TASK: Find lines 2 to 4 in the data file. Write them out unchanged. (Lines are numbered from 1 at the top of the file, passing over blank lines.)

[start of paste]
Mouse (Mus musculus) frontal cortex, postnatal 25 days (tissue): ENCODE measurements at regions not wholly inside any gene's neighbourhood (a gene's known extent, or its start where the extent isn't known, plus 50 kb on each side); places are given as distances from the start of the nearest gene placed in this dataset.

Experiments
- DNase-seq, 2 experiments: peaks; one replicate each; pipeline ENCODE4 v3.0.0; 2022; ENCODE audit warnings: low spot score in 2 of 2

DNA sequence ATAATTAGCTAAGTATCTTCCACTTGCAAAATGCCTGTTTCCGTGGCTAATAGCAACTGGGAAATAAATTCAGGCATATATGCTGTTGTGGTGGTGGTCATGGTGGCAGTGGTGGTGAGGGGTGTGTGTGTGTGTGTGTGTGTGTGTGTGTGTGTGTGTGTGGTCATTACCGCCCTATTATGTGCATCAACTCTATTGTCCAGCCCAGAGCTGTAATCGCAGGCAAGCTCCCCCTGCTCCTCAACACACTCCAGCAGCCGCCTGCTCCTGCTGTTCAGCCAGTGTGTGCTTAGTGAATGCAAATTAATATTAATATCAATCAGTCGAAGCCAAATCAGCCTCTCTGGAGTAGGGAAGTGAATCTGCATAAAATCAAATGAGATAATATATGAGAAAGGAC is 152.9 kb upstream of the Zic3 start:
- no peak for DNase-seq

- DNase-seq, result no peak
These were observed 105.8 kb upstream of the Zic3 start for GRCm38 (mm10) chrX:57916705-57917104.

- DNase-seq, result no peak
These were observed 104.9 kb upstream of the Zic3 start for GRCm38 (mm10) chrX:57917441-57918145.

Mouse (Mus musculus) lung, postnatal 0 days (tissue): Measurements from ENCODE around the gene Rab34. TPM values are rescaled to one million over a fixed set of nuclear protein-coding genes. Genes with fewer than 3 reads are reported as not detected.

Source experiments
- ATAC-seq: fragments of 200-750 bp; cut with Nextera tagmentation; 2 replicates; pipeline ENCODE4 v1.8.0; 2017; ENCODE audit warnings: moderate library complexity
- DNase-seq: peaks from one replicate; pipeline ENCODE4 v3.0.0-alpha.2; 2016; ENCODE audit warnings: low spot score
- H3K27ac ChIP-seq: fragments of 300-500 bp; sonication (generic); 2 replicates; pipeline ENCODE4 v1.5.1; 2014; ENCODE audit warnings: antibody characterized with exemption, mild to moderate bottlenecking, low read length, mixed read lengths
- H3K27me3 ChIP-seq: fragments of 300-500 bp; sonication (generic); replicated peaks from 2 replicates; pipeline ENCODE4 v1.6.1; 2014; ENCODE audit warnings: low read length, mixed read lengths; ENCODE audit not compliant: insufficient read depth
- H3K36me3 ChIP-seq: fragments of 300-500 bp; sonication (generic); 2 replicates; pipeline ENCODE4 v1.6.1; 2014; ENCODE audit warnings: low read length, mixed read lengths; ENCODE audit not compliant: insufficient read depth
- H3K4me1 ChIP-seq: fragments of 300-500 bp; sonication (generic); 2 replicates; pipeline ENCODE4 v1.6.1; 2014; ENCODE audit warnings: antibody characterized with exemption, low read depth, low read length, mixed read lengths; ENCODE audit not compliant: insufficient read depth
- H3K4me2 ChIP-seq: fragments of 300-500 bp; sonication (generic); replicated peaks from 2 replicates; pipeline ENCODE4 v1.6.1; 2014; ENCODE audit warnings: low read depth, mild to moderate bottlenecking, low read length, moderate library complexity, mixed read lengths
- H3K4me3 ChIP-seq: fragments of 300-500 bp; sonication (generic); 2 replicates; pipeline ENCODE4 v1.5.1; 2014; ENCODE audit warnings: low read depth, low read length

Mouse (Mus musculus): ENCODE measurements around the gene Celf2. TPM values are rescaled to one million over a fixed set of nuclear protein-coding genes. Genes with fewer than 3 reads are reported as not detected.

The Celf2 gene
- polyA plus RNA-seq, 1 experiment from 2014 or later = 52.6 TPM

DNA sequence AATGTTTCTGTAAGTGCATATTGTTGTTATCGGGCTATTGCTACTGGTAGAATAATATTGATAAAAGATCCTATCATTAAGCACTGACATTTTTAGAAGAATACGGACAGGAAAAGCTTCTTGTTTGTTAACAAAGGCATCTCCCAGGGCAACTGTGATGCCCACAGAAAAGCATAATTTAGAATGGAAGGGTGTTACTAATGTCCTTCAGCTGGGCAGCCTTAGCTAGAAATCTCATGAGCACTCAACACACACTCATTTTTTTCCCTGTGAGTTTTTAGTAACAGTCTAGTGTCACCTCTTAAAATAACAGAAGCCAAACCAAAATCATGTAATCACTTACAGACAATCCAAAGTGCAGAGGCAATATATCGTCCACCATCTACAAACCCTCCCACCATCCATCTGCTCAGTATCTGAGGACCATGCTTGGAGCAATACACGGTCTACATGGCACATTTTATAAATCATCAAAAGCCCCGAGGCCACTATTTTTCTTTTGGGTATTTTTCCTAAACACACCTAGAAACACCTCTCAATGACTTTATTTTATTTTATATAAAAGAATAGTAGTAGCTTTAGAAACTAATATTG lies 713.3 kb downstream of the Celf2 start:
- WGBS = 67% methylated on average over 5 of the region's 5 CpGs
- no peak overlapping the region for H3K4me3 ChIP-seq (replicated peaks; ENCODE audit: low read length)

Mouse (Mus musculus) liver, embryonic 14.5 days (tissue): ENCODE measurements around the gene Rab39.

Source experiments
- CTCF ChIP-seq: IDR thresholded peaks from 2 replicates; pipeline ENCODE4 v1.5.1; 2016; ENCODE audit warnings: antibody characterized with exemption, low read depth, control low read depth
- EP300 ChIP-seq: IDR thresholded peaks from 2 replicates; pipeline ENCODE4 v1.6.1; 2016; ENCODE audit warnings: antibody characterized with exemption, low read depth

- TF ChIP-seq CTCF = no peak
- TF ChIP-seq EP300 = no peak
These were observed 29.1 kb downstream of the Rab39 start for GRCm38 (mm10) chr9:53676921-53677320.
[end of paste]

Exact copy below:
Experiments
- DNase-seq, 2 experiments: peaks; one replicate each; pipeline ENCODE4 v3.0.0; 2022; ENCODE audit warnings: low spot score in 2 of 2

DNA sequence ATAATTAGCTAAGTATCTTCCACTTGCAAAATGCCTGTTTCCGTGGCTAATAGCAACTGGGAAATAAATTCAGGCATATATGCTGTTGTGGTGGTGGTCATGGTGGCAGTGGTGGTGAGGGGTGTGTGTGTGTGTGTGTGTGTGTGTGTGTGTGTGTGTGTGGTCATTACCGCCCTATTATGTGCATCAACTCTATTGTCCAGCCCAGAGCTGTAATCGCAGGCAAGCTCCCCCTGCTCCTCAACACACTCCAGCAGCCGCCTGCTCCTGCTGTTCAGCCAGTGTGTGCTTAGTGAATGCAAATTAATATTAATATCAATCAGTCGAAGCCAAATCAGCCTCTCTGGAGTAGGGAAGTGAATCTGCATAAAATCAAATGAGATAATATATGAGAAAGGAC is 152.9 kb upstream of the Zic3 start: